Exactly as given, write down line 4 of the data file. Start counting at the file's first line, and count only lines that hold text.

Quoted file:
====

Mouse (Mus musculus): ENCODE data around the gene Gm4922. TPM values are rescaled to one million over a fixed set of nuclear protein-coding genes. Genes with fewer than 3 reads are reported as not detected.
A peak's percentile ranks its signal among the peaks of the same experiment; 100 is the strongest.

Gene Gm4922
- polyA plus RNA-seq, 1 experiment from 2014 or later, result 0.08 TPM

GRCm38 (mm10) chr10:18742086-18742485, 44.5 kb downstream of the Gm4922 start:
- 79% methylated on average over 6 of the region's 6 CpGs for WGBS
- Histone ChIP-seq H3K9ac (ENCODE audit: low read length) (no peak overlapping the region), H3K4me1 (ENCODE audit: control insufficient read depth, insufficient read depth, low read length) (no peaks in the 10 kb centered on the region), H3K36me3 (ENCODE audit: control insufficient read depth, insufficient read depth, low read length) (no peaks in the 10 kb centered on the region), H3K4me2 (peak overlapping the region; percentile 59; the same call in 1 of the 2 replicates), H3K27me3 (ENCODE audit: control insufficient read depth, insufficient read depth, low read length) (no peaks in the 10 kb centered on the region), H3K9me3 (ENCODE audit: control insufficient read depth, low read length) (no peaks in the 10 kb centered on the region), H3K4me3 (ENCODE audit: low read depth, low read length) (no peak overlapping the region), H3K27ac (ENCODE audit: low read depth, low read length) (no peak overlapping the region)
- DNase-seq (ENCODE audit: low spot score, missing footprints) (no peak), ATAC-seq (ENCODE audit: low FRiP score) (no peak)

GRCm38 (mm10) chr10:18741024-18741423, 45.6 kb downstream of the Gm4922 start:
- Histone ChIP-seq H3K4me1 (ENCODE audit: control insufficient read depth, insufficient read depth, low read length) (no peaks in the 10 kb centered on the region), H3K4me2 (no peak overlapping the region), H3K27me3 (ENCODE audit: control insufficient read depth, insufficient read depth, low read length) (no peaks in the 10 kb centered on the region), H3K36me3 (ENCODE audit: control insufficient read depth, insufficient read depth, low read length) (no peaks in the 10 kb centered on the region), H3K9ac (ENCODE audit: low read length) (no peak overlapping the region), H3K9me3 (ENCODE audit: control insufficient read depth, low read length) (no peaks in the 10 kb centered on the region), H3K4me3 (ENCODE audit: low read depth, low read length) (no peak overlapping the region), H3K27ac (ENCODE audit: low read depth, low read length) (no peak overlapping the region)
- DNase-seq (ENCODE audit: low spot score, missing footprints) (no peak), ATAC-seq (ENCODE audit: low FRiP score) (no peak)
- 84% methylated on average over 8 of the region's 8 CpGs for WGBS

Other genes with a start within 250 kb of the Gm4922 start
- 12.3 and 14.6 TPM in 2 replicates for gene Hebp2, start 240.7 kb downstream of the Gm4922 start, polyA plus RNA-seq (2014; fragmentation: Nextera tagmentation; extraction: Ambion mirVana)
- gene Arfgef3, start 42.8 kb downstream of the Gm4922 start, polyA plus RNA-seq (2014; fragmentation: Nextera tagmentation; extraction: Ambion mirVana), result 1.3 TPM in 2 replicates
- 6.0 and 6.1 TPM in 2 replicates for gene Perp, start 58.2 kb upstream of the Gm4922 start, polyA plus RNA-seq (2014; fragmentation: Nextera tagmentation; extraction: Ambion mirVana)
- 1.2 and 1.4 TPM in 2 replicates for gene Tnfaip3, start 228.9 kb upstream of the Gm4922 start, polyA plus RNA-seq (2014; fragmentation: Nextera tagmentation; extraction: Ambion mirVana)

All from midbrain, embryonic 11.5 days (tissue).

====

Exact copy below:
- polyA plus RNA-seq, 1 experiment from 2014 or later, result 0.08 TPM